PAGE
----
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Subject: Critics and the New
From: James Camner <[log in to unmask]>
Reply-To:James Camner <[log in to unmask]>
Date:Fri, 6 Apr 2012 01:51:38 -0400

text/plain (55 lines)

I am amused by the idea that critics have the last word. They never have
and they never will.  Mr. Douglas of all people might recall how Wagner was
treated at first...

It's funny and pathetic when critics like Tommasini quote other critics as
if their judgement really means something, as opposed to genuine theater
professionals, performing musicians, other directors, theater designers,
artists, people who have achieved success on a stage and whose perspective
and judgement might count for something. Or perhaps quote audience members
for their reaction -- after all, they are the ones who do have the last
word and always will.

A few months ago, the greatest and  most celebrated living theater composer
Stephen Sondheim sat in Princeton opposite Frank Rich and trashed critics
as being worthless as Rich grinned in embarrssment.  Sondheim has always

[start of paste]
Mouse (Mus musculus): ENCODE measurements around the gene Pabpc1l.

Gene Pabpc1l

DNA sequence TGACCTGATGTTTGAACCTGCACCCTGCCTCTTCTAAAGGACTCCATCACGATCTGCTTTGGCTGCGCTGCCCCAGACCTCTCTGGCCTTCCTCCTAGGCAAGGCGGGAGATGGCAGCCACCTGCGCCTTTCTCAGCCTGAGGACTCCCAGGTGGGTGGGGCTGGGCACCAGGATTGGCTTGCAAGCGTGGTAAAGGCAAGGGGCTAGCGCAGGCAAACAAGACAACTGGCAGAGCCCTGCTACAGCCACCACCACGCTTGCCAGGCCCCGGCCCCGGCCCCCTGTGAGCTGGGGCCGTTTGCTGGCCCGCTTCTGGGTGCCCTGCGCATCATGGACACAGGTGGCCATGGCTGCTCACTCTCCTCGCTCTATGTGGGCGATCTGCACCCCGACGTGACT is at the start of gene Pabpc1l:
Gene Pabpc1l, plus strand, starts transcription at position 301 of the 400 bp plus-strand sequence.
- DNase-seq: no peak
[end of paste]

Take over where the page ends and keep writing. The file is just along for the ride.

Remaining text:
dismissed critics who now of course fawn over him:  " You can always tell
when something is new by how violently it is attacked by the critics, says
Stephen Sondheim"  (from an interview in People Magazine in 1976 when his
own work was still new and under attack. He could just as easily have been
talking about "The Machine"

The biggest hit on Broadway and one of the biggest in the history of the
musical is Wicked. It got uniformly bad reviews. No one liked it when it
came out. Try and find a critic who will admit to it. The controversial
revival of Porgy and Bess, a brilliant one in fact, got mostly bad reviews
ironically including one by Mr. Sondheim of all people, who slammed it
before it was first presented. Now it is a smash hit.

A famous conductor once told me "To Hell With The Critics"

Does anyone remember the name of the man who called Tosca "A shabby little

How about the once famous New Yorker bigshot film critic Pauline Kael and
her judgement on Clint Eastwood?

Suggested reading: Nicolas Slonimsky: "Lexicon of Musical Invective,
Critical Assaults on Composers Since Beethoven's Time."

Long Live The Machine!

James Camner

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